South Carolina moved one step closer this week to the legally mandated testing and treatment of all inmates for hepatitis C.
In 2017, plaintiffs Russell Geissler, Bernard Bagley and Willie James Jackson filed a federal lawsuit for the testing and treatment of their individual cases of hepatitis C, and for the testing and treatment of current and future inmates. A proposed class-action settlement was submitted after the lawsuit was filed.
On Tuesday, that proposed settlement was granted preliminary approval by a federal judge. It still requires final approval.
“This is a major step toward eliminating a point source for hepatitis C,” class counsel Reuben Guttman, with the law firm Guttman, Buschner & Brooks, said in a press release.
Hepatitis C is a viral infection that is spread through the blood of an infected individual entering the bloodstream of someone who is not infected. It is typically spread through the sharing of unclean needles. The virus can also survive in blood droplets outside the body for several days.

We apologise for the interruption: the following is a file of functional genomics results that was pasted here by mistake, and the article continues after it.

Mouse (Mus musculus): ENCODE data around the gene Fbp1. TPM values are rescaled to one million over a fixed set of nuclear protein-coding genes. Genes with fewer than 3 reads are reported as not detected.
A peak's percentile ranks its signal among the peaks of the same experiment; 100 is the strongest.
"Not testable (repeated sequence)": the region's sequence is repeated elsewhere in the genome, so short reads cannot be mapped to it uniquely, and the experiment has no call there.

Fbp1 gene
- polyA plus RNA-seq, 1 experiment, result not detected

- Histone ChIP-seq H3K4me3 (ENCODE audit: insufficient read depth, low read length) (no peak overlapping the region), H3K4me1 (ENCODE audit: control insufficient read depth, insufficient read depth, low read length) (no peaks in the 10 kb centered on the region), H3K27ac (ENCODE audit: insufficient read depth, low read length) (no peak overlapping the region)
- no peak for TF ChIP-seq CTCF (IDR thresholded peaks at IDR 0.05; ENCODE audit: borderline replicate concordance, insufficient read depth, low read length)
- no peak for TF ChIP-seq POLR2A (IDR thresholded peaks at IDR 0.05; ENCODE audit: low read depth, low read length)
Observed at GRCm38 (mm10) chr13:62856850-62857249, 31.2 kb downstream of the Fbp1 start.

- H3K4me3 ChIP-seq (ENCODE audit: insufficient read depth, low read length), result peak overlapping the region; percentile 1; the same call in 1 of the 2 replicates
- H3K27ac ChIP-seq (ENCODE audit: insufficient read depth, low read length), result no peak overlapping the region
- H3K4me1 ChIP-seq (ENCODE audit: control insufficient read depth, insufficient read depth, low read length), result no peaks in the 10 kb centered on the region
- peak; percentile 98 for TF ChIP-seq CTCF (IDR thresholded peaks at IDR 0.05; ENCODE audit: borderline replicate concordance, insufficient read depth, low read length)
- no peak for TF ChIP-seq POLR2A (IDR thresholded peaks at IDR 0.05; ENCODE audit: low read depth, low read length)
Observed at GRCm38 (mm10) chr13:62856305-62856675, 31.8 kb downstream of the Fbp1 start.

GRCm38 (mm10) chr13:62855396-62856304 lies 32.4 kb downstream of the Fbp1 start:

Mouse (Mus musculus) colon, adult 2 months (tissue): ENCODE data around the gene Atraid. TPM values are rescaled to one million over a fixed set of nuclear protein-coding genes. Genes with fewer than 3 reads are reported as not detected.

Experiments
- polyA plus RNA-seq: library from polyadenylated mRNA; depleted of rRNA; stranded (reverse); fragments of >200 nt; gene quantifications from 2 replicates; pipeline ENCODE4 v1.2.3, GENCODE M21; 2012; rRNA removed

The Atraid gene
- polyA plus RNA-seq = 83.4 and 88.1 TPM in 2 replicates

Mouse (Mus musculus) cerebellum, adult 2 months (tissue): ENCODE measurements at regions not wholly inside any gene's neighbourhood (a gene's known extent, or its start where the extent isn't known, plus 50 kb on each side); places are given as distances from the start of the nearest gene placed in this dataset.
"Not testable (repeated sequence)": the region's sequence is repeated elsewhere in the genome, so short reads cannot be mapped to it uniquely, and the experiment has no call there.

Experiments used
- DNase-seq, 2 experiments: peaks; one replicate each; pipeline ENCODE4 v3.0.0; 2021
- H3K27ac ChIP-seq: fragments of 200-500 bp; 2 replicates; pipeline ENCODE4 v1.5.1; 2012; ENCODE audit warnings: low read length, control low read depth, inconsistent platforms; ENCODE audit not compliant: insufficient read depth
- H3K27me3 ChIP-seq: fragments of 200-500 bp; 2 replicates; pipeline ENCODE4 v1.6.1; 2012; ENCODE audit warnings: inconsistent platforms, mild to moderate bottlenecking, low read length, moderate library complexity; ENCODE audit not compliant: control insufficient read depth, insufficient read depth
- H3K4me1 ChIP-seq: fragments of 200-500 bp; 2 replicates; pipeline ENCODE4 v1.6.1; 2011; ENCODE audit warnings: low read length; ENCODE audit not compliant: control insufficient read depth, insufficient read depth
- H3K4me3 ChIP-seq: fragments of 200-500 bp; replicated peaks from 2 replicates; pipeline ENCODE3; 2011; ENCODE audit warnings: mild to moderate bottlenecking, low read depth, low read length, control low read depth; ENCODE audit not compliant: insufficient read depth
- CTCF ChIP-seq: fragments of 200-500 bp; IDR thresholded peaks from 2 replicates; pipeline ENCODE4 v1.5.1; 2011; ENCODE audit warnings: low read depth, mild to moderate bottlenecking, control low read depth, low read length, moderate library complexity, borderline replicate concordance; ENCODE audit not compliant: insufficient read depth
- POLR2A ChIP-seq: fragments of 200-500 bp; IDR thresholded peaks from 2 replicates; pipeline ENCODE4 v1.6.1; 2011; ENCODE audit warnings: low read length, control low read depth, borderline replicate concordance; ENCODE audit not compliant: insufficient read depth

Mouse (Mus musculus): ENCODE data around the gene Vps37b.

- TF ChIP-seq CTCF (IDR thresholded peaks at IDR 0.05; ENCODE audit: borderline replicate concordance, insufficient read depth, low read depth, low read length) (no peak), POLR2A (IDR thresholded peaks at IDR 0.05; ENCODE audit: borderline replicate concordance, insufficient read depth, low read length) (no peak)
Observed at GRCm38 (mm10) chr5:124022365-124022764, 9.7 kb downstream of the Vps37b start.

Drug treatments that cure the virus cost between $4,000 and $15,000 per person, depending on the infected individual's health. According to the Centers for Disease Control and Prevention, one in three inmates in jails and prisons have hepatitis C.
Since July 2018, the S.C. Department of Corrections has tested more than 13,000 current and former inmates for the viral infection. This was before the court entered a partial agreement earlier this year that called for SCDC to establish a hepatitis C testing program.
The department also received $10 million in its 2019-2020 budget to cover drugs, staffing, equipment and other expenses related to the testing and treatment for hepatitis C. Of the thousands of inmates who have already been tested, nearly 1,400 positive cases of chronic hepatitis C were reported.
Testing for all 18,125 inmates in South Carolina is on schedule to be completed by June 2020. Nearly $450,000 in treatment costs is expected to be used by the department for the first quarter of 2020.
Bryan Stirling, SCDC's director, said in a press release that the settlement is a big step toward their goal of providing a safe environment.
“We know that about 85 percent of inmates return to society within five years, and this will save medical treatment costs for taxpayers in the long run," he said.
All parties expect for the court to set a hearing date for the final approval of the settlement sometime in the near future.